Some weeks ago, Jeanne ’13 and I embarked upon yet another of our voyages into Boston, meandering past our usual destinations and toward the Boston Symphony Hall, where we hoped to pick up Boston Symphony Orchestra college cards. I haven’t actually had the chance to use mine yet, but at the time, the sole thought running through my head was, “Hey, this is free. Wait, it’s free?! I’m getting one ASAP.” And thus, it was decided that I would sacrifice an afternoon nap for a one-mile walk across the Harvard Bridge and into one of most famous orchestra halls in the world.
This trek was made more memorable by the following episode:
(Jeanne and I spot a group of girls clustered together, gossiping happily, oblivious to our presence)
Jeanne: Look at them! They’re always clumped together. They’re…LIKE PLATELETS.
Me: *Silently ponders this extraordinary bout of nerdiness, starts laughing*
(A minute or so later: we walk through a narrow passageway)
Jeanne: Whoa! Now it’s like we’re walking through a BLOOD VESSEL!
Me: *Wonder, disbelief, further laughter*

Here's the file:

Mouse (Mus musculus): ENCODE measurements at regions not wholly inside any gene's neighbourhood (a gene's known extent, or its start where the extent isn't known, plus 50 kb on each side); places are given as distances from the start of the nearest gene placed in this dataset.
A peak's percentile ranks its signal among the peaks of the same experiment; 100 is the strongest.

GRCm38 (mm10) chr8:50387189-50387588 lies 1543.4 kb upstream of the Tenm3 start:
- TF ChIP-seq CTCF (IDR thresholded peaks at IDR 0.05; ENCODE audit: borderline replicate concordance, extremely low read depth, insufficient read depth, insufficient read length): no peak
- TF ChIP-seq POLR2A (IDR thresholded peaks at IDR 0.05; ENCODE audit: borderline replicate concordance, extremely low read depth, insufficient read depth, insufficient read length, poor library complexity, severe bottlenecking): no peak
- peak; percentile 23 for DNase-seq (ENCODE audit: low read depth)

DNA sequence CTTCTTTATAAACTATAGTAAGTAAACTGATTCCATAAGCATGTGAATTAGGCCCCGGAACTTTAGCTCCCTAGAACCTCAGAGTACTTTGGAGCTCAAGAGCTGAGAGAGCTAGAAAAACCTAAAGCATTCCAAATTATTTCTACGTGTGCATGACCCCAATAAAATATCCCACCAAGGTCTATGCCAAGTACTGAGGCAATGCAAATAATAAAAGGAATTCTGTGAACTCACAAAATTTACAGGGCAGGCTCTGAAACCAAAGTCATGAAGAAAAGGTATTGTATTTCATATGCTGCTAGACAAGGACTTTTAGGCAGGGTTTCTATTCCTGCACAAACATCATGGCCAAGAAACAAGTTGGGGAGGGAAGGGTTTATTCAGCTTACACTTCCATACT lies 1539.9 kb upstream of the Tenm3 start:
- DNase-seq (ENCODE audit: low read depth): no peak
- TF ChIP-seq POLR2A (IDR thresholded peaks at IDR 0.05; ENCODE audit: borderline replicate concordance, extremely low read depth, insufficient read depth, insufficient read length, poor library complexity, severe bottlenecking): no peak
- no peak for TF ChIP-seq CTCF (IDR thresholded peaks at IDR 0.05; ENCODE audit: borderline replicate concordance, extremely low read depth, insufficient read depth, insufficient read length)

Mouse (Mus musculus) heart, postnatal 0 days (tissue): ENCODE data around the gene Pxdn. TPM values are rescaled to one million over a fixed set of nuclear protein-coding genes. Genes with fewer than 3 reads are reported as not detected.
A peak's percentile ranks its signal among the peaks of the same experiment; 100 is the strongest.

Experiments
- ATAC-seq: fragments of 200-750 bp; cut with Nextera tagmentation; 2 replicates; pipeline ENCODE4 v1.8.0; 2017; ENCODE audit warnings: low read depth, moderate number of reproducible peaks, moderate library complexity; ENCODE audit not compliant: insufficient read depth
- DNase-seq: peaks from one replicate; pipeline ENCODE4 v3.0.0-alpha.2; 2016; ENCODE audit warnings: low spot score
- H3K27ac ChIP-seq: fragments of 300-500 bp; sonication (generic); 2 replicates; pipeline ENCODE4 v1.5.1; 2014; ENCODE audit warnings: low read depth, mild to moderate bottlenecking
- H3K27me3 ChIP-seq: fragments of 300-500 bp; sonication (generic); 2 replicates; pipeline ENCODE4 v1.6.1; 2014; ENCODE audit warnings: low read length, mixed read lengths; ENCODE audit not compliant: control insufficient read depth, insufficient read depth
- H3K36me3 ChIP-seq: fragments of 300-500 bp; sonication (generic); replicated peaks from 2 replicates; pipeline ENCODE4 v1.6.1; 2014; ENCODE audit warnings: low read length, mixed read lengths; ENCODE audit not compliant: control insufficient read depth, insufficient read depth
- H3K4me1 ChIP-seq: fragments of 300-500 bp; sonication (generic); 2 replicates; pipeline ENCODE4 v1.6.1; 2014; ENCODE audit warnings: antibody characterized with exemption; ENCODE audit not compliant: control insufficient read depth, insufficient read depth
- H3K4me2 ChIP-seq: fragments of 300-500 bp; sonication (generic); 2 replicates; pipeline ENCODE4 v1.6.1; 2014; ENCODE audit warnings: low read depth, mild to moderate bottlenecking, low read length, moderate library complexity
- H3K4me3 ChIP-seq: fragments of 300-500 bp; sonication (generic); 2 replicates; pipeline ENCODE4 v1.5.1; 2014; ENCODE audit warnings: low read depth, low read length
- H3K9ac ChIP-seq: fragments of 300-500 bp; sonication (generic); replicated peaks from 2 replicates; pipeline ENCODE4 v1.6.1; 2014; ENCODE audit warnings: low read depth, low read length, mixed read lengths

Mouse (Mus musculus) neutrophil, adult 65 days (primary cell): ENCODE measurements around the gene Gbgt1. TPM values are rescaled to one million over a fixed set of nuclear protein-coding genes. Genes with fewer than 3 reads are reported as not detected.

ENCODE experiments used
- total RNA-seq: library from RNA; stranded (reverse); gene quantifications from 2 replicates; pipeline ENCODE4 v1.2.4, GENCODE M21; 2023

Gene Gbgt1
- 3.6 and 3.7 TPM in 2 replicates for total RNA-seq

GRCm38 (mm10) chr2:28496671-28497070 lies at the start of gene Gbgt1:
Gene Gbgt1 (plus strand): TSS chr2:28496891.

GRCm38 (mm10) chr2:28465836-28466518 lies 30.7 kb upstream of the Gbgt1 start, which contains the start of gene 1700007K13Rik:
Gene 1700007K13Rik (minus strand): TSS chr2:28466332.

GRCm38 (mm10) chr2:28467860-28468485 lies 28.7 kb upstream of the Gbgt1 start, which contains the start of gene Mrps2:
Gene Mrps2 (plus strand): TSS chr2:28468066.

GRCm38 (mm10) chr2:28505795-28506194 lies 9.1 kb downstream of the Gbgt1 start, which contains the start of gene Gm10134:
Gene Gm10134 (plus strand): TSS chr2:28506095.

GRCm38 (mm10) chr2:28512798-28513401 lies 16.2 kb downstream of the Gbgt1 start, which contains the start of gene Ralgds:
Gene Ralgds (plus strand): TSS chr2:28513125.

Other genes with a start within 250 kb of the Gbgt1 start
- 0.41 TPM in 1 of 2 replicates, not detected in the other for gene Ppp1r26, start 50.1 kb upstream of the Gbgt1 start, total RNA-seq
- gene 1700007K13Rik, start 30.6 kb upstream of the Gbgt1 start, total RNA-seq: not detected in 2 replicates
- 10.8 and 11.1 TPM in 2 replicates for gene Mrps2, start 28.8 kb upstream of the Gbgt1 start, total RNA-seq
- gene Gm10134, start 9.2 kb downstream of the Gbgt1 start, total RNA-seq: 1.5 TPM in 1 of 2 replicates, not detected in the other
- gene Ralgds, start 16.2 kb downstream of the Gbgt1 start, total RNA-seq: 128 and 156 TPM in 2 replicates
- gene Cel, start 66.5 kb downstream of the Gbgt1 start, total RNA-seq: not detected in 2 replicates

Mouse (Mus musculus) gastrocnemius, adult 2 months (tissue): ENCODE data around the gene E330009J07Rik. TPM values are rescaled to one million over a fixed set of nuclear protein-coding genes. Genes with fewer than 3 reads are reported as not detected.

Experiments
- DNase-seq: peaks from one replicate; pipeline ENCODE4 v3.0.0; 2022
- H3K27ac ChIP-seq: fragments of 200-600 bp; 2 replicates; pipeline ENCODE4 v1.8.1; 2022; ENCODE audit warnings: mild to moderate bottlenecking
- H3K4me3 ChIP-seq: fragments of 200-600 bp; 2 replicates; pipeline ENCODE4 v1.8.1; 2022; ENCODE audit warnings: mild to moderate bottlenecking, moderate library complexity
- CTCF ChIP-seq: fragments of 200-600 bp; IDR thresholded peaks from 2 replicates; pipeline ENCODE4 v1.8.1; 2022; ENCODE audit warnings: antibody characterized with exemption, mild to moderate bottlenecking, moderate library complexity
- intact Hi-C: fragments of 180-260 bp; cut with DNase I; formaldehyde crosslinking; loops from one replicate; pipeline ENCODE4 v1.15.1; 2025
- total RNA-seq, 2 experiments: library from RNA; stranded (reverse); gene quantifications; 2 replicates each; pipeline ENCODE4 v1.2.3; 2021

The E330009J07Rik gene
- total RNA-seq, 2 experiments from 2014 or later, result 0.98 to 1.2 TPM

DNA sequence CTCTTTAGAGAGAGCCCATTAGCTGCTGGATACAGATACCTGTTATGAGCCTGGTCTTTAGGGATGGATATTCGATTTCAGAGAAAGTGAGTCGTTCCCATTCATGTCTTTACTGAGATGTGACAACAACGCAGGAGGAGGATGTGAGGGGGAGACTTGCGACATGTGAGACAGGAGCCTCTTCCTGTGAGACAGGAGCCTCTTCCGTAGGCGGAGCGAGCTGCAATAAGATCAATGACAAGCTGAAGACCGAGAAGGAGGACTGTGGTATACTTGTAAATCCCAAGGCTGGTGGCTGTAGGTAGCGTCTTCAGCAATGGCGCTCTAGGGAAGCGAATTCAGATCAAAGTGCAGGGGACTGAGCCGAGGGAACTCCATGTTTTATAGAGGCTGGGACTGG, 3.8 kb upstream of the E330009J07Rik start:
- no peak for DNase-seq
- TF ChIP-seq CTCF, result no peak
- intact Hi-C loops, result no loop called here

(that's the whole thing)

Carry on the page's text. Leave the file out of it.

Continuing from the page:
These soundbites are so normal here at MIT. Biology, Harry Potter, derivatives, and vectors all merge themselves into casual conversations. What results is random but hugely entertaining discussion, during which I often wish my capacity to remember clever comments were more refined.
The above sight met my eyes this past Tuesday night, as I walked in my physics classroom for a late-night review session. Somehow, I paid more attention to this than I did to polar coordinates and dot products; the pure unexpectedness of seeing moment of inertia linked to the Yankees tickled my sense of humor to no end. I believe my love for MIT, slightly ragged due to the endless wear of psets and midterms, was renewed the second I saw this picture.
In chem class on Wednesday, this reborn enthusiasm was solidified with the sight of the following experiment, embedded here with permission from Professor Schrock:
I’m so glad I go to school here.